Tor is a distributed overlay network designed to anonymize low-latency TCP-based applications such as web browsing, secure shell, and instant messaging. The network is built of a number of servers, called relays (also called "onion routers" or "ORs" in some older documentation).
To connect to the network, a client needs to download an up-to-date signed directory of the relays on the network. These directory documents are generated and signed by a set of semi-trusted directory authority servers, and are cached by the relays themselves. (If a client does not yet have a directory, it finds a cache by looking at a list of stable cache locations, distributed along with its source code.)
For more information on the directory subsystem, see the directory protocol specification.
After the client knows the relays on the network, it can pick a relay and open a channel to one of these relays. A channel is an encrypted reliable non-anonymous transport between a client and a relay or a relay and a relay, used to transmit messages called cells. (Under the hood, a channel is just a TLS connection over TCP, with a specified encoding for cells.)
To anonymize its traffic, a client chooses a path—a sequence of relays on the network— and opens a channel to the first relay on the path (if it does not already have a channel open to that relay). The client then uses that channel to build a multi-hop cryptographic structure called a circuit. A circuit is built over a sequence of relays (typically three). Every relay in the circuit knows its precessor and successor, but no other relays in the circuit. Many circuits can be multiplexed over a single channel.
For more information on how paths are selected, see the path specification. The first hop on a path, also called a guard node, has complicated rules for its selection; for more on those, see the guard specification.
Once a circuit exists, the client can use it to exchange fixed-length relay cells with any relay on the circuit. These relay cells are wrapped in multiple layers of encryption: as part of building the circuit, the client negotiates a separate set of symmetric keys with each relay on the circuit. Each relay removes (or adds) a single layer of encryption for each relay cell before passing it on.
A client uses these relay cells
to exchange relay messages with relays on a circuit.
These "relay messages" in turn are used
to actually deliver traffic over the network.
In the simplest use case,
the client sends a
to tell the last relay on the circuit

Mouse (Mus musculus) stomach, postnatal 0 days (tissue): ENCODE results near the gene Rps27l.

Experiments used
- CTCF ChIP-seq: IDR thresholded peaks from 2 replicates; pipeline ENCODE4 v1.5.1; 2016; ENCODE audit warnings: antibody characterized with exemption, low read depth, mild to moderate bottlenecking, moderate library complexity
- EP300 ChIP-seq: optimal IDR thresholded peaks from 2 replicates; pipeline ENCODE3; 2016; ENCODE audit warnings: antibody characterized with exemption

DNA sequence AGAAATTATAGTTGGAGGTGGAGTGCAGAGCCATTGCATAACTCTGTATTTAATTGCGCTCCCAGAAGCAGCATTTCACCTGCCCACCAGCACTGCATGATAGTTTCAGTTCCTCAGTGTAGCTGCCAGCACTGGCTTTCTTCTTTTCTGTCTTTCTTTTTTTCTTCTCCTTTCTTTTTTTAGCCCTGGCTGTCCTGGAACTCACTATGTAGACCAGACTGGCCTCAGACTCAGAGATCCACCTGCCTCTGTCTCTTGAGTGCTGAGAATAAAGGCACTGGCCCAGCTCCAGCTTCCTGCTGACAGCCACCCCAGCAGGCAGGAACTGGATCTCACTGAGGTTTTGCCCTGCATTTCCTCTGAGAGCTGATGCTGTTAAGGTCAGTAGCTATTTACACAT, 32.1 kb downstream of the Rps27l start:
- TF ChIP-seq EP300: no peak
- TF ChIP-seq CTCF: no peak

(called the exit node)
to create a new session, or stream,
and associate that stream
with a new TCP connection to a target host.
The exit node replies with a
to say that the TCP connection has succeeded.
Then the client and the exit exchange
to represent the contents of the anonymized stream.
Note that as of 2023, the specifications do not perfectly distinguish between relay cells and relay messages. This is because, until recently, there was a 1-to-1 relationship between the two: every relay cell held a single relay message. As proposal 340 is implemented, we will revise the specifications for improved clarify on this point.
Other kinds of relay messages can be used for more advanced functionality.
Using a system called conflux a client can build multiple circuits to the same exit node, and associate those circuits within a conflux set. Once this is done, relay messages can be sent over either circuit in the set, depending on capacity and performance.
For more on conflux, which has been integrated into the C tor implementation, but not yet (as of 2023) into this document, see proposal 329.
In addition to initiating anonymous communications, clients can also arrange to receive communications without revealing their identity or location. This is called responder anonymity, and the mechanism Tor uses to achieve it is called onion services (or "hidden services" or "rendezvous services" in some older documentation).
For the details on onion services, see the Tor Rendezvous Specification.
In some places, Tor is censored. Typically, censors do this by blocking connections to the addresses of the known Tor relays, and by blocking traffic that resembles Tor.
To resist this censorship, some Tor relays, called bridges, are unlisted in the public directory: their addresses are distributed by other means. (To distinguish ordinary published relays from bridges, we sometimes call them public relays.)
Additionally, Tor clients and bridges can use extension programs, called pluggable transports, that obfuscate their traffic to make it harder to detect.